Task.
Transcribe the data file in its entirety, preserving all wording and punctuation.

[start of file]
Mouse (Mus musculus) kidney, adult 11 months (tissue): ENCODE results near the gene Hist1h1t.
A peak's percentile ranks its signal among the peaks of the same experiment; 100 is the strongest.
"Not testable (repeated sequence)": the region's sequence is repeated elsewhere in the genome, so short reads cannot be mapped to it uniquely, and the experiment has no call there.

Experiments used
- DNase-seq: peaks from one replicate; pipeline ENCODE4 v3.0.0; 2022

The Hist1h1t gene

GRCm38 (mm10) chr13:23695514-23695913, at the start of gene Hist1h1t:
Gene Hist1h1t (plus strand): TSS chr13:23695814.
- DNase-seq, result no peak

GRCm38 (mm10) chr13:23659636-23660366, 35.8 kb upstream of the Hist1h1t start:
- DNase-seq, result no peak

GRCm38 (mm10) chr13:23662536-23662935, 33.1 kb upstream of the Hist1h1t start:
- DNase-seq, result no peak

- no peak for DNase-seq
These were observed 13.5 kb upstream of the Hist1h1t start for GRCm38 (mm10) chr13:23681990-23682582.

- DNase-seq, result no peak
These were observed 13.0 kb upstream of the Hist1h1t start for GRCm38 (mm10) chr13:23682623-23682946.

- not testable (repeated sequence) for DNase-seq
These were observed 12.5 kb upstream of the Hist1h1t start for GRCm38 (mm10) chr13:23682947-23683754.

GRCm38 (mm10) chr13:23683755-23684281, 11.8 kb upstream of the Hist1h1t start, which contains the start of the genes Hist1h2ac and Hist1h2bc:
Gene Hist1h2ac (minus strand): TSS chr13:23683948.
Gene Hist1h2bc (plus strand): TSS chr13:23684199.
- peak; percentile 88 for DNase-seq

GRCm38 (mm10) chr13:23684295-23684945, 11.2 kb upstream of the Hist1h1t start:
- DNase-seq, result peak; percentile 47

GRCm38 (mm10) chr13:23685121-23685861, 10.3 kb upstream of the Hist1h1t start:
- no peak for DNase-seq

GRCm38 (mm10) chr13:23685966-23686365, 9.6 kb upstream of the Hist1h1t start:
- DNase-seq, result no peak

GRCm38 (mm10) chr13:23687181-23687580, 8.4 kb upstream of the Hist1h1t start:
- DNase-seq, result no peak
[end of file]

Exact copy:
Mouse (Mus musculus) kidney, adult 11 months (tissue): ENCODE results near the gene Hist1h1t.
A peak's percentile ranks its signal among the peaks of the same experiment; 100 is the strongest.
"Not testable (repeated sequence)": the region's sequence is repeated elsewhere in the genome, so short reads cannot be mapped to it uniquely, and the experiment has no call there.

Experiments used
- DNase-seq: peaks from one replicate; pipeline ENCODE4 v3.0.0; 2022

The Hist1h1t gene

GRCm38 (mm10) chr13:23695514-23695913, at the start of gene Hist1h1t:
Gene Hist1h1t (plus strand): TSS chr13:23695814.
- DNase-seq, result no peak

GRCm38 (mm10) chr13:23659636-23660366, 35.8 kb upstream of the Hist1h1t start:
- DNase-seq, result no peak

GRCm38 (mm10) chr13:23662536-23662935, 33.1 kb upstream of the Hist1h1t start:
- DNase-seq, result no peak

- no peak for DNase-seq
These were observed 13.5 kb upstream of the Hist1h1t start for GRCm38 (mm10) chr13:23681990-23682582.

- DNase-seq, result no peak
These were observed 13.0 kb upstream of the Hist1h1t start for GRCm38 (mm10) chr13:23682623-23682946.

- not testable (repeated sequence) for DNase-seq
These were observed 12.5 kb upstream of the Hist1h1t start for GRCm38 (mm10) chr13:23682947-23683754.

GRCm38 (mm10) chr13:23683755-23684281, 11.8 kb upstream of the Hist1h1t start, which contains the start of the genes Hist1h2ac and Hist1h2bc:
Gene Hist1h2ac (minus strand): TSS chr13:23683948.
Gene Hist1h2bc (plus strand): TSS chr13:23684199.
- peak; percentile 88 for DNase-seq

GRCm38 (mm10) chr13:23684295-23684945, 11.2 kb upstream of the Hist1h1t start:
- DNase-seq, result peak; percentile 47

GRCm38 (mm10) chr13:23685121-23685861, 10.3 kb upstream of the Hist1h1t start:
- no peak for DNase-seq

GRCm38 (mm10) chr13:23685966-23686365, 9.6 kb upstream of the Hist1h1t start:
- DNase-seq, result no peak

GRCm38 (mm10) chr13:23687181-23687580, 8.4 kb upstream of the Hist1h1t start:
- DNase-seq, result no peak